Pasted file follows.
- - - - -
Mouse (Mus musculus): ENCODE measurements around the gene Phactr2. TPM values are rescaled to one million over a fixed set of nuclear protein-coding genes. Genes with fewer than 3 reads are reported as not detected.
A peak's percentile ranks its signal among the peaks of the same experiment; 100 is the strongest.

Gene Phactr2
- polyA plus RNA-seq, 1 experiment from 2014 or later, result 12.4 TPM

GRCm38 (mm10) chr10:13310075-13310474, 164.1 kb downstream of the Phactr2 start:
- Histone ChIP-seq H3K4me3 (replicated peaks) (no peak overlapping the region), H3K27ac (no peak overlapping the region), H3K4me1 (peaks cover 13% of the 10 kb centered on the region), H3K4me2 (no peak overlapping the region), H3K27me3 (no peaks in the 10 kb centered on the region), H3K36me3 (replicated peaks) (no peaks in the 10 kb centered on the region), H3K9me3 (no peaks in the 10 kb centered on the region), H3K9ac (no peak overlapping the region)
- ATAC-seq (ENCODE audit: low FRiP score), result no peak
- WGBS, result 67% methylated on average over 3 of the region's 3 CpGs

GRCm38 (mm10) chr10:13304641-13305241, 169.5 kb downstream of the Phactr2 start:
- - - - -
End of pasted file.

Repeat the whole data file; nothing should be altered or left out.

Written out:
Mouse (Mus musculus): ENCODE measurements around the gene Phactr2. TPM values are rescaled to one million over a fixed set of nuclear protein-coding genes. Genes with fewer than 3 reads are reported as not detected.
A peak's percentile ranks its signal among the peaks of the same experiment; 100 is the strongest.

Gene Phactr2
- polyA plus RNA-seq, 1 experiment from 2014 or later, result 12.4 TPM

GRCm38 (mm10) chr10:13310075-13310474, 164.1 kb downstream of the Phactr2 start:
- Histone ChIP-seq H3K4me3 (replicated peaks) (no peak overlapping the region), H3K27ac (no peak overlapping the region), H3K4me1 (peaks cover 13% of the 10 kb centered on the region), H3K4me2 (no peak overlapping the region), H3K27me3 (no peaks in the 10 kb centered on the region), H3K36me3 (replicated peaks) (no peaks in the 10 kb centered on the region), H3K9me3 (no peaks in the 10 kb centered on the region), H3K9ac (no peak overlapping the region)
- ATAC-seq (ENCODE audit: low FRiP score), result no peak
- WGBS, result 67% methylated on average over 3 of the region's 3 CpGs

GRCm38 (mm10) chr10:13304641-13305241, 169.5 kb downstream of the Phactr2 start: